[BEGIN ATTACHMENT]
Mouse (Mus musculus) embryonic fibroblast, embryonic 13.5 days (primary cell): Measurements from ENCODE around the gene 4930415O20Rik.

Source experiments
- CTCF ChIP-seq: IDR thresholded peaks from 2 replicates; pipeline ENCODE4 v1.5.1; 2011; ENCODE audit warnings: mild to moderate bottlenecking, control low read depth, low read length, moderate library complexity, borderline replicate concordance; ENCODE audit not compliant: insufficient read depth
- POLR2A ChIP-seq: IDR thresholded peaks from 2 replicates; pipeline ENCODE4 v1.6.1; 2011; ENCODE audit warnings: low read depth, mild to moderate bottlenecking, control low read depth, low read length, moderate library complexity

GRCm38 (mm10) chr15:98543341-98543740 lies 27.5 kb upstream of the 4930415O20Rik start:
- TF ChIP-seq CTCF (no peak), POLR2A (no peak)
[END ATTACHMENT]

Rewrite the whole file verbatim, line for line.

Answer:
Mouse (Mus musculus) embryonic fibroblast, embryonic 13.5 days (primary cell): Measurements from ENCODE around the gene 4930415O20Rik.

Source experiments
- CTCF ChIP-seq: IDR thresholded peaks from 2 replicates; pipeline ENCODE4 v1.5.1; 2011; ENCODE audit warnings: mild to moderate bottlenecking, control low read depth, low read length, moderate library complexity, borderline replicate concordance; ENCODE audit not compliant: insufficient read depth
- POLR2A ChIP-seq: IDR thresholded peaks from 2 replicates; pipeline ENCODE4 v1.6.1; 2011; ENCODE audit warnings: low read depth, mild to moderate bottlenecking, control low read depth, low read length, moderate library complexity

GRCm38 (mm10) chr15:98543341-98543740 lies 27.5 kb upstream of the 4930415O20Rik start:
- TF ChIP-seq CTCF (no peak), POLR2A (no peak)